Bush, Rove in hot water?

President George W. Bush and his adviser, Karl Rove, are walking on very thin ice politically, according to www.Al Martin Raw.com.

The story, which has been kept under wraps until now, involves U.S. Ambassador Joseph Wilson. The administration has been harassing Wilson because of some comments he made about Bush policies.

On Aug. 29, at a Washington symposium, he revealed the identity of the administration member who told The Washington Post that Wilson’s wife has been a CIA agent for 26 years. Because of that leak, about 70 overseas agents met their deaths.

The leaker was none other than Karl Rove. Ambassador Wilson identified him as Karl Roverer.

Martin said his sources informed him that Rove is the grandson of Karl Heinz Roverer, the gauleiter of Mecklenburg and a partner and senior engineer in the company that built Birchenau, a Nazi concentration camp.

Wilson said he knows Rove was responsible for the leak because he has documents that identify Rove as the leaker. The documents appeared in a secret investigation of the State Department’s Internal Security Unit.

Martin said a small group of four former President Bill Clinton holdovers, sympathetic to Wilson, furnished the information. The investigations, according to Martin, could not have happened without at least the tacit approval of Secretary of State Colin Powell.

Wilson said he intends to have his own attorneys petition the Justice Department to prosecute Rove under the 1982 Intelligence Identity Protection Act.

That law is supposed to prevent what has happened in the ambassador’s case—the administration retaliating against a senior official who tells the truth about it by revealing identities of intelligence operatives in the official’s family.

Conviction under the IIPA carries a penalty of a mandatory 10 years to life imprisonment. What would Rove do? Al Martin notes Rove holds both American and German citizenship and therefore has special diplomatic status. He said if it becomes necessary, Rove could flee to Switzerland and avoid extradition.

Should Colin Powell sign a formal complaint from the State Department against Rove, Attorney General John Ashcroft would have no choice but to prosecute. He would be required to do so, whether he wants to or not.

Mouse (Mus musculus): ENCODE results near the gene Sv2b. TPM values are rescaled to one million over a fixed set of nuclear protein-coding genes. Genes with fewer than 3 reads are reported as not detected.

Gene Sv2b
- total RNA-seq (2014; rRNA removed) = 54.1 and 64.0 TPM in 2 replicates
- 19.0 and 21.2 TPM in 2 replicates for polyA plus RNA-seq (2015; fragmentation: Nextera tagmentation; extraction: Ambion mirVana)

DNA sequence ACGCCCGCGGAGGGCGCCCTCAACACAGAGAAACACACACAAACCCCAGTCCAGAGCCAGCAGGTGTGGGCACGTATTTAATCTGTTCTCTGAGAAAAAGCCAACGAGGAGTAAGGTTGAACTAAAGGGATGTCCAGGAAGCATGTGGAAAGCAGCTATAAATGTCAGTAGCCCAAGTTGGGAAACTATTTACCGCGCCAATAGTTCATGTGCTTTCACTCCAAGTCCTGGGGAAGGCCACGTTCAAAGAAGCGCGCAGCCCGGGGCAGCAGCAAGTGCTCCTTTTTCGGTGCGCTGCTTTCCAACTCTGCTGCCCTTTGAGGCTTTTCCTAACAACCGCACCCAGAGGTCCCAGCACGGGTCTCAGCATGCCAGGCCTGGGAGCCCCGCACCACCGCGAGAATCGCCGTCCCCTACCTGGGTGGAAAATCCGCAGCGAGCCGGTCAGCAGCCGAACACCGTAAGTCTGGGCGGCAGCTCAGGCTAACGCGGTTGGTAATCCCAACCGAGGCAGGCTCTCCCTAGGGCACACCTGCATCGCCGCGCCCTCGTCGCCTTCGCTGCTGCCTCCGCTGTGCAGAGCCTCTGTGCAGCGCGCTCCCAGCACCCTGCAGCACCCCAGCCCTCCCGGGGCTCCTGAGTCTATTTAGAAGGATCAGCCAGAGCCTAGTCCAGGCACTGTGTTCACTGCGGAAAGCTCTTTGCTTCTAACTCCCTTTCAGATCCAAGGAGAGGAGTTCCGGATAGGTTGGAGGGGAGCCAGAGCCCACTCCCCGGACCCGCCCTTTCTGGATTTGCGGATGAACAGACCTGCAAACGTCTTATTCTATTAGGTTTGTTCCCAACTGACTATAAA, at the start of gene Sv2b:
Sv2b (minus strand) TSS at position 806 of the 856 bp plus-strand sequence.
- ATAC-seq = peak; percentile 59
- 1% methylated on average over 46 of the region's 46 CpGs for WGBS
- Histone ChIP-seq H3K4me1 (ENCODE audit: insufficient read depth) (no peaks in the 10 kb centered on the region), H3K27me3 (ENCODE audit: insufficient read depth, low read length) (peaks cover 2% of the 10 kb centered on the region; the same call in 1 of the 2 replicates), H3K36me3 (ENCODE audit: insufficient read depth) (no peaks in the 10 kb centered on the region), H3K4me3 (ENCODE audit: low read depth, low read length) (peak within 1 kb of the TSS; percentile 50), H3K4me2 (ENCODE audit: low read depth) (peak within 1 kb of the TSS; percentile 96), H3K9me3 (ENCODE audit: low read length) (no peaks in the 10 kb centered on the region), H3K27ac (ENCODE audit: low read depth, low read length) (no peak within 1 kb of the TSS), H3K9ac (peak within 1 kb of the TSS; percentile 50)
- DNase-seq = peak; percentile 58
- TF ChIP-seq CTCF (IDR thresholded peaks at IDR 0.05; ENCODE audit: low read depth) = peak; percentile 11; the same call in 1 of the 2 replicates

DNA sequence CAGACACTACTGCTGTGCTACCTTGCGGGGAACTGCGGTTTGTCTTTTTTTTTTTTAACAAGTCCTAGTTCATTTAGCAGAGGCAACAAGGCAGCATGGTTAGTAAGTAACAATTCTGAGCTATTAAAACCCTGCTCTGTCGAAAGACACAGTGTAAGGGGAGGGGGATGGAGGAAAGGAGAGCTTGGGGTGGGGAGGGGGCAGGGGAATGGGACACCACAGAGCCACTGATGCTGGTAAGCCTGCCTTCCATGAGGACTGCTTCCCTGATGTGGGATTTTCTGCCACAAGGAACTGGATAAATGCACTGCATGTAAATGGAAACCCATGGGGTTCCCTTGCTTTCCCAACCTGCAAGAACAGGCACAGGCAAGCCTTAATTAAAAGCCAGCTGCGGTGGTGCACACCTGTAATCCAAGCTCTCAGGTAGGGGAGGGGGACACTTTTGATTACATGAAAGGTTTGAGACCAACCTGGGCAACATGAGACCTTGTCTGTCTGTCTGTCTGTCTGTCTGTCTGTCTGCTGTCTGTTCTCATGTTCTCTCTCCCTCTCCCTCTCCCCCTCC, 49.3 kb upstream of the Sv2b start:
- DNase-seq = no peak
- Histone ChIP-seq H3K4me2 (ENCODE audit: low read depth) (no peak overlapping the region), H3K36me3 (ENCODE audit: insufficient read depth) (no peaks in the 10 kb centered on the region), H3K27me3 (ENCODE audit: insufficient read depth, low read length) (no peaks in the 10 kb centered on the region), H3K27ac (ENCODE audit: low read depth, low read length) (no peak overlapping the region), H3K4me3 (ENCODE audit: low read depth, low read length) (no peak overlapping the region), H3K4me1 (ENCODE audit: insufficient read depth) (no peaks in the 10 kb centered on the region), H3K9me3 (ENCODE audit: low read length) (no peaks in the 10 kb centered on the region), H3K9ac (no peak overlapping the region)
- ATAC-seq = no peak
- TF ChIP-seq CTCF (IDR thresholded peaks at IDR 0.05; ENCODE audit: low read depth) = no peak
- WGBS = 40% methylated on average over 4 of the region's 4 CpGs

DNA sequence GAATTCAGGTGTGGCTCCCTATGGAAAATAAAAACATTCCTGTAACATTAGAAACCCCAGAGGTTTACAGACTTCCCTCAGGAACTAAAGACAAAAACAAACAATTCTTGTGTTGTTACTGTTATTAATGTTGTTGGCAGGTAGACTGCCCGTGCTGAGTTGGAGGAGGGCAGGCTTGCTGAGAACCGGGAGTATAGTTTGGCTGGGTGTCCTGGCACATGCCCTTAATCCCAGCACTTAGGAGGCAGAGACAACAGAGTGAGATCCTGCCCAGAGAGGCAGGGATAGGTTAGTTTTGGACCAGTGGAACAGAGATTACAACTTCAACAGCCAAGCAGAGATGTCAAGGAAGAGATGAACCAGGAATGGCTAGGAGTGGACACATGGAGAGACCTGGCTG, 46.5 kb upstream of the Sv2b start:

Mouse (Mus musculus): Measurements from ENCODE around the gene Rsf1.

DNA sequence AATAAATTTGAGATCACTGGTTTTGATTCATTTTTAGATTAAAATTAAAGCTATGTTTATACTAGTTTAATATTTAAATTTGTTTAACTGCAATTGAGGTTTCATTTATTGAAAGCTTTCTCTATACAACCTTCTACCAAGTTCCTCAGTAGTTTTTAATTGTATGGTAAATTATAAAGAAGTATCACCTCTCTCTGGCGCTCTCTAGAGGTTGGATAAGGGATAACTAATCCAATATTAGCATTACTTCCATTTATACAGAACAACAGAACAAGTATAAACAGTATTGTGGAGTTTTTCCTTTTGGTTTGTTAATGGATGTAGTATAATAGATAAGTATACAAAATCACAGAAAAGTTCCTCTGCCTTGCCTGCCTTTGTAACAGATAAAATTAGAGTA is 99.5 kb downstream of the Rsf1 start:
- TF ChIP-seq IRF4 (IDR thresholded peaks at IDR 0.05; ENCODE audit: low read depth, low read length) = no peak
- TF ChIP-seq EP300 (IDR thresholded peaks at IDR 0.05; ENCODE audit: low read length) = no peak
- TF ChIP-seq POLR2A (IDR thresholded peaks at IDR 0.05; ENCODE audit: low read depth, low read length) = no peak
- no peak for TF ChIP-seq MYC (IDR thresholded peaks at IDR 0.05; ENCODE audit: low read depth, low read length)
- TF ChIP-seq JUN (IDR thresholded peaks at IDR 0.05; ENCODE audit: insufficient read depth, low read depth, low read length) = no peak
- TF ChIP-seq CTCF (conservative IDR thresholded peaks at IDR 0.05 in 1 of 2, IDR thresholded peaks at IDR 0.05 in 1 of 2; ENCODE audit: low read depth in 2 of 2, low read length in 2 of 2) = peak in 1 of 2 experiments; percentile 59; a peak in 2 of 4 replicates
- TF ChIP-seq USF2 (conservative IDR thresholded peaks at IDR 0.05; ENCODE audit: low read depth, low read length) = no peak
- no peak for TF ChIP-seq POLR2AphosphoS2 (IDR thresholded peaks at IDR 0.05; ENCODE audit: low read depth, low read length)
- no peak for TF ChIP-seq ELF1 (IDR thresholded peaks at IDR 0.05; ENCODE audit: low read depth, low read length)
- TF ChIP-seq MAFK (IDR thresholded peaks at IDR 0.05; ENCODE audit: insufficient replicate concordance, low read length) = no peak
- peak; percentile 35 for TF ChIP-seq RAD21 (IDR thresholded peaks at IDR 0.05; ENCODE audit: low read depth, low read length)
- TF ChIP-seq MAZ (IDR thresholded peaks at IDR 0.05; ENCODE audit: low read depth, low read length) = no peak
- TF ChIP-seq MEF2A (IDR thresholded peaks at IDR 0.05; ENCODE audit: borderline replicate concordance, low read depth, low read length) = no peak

And here, Martin says, is what makes this situation a political H-bomb: if Rove is successfully prosecuted and if he discloses that the president told him to leak the information, then President Bush would no longer have an automatic shield of immunity.

Should that shield be removed, the president himself can be prosecuted for murder if any agents’ deaths resulted from the leak. Martin said this is the only statute that carries that provision.

Martin said Powell is getting intense pressure from the Bush White House clique. They are trying mightily to get him to forego signing a complaint against Rove with the Justice Department.

Privately, the Justice Department has been in almost constant contact with Wilson’s attorneys. They claim Wilson has no more standing than any ordinary citizen. Wilson, however, says that when Rove leaked the name of his wife, he was still employed by the State Department.

Wilson was an ambassador in the Clinton administration. He was rehired by the current administration and had three more weeks left on his contract with the State Department when the leak took place. Technically, he was still a U.S. ambassador.

If the U.S. Court of Appeals agrees, Martin says, then Powell cannot refuse to petition the Justice Department for prosecution of Rove and an investigation of the roles Bush and Cheney played in the whole business.

Martin claims the Bush administration is trying to quash the story by bringing pressure on the pro-Bush media. Not a word of this story has been aired by CNN, Fox News, MSNBC, ABC, CBS or NBC.

Martin said some congressmen are trying to get Democrat Howard Dean to talk about it publicly. Dean is said to be reluctant to do so. In addition, Martin said the administration has let it be known that any Democrat who tries to make capital off the story will find it very hard to get press coverage.

Martin said the story deserves wide coverage in light of the treatment of Ambassador Wilson and the liquidation of more than 70 CIA agents abroad.

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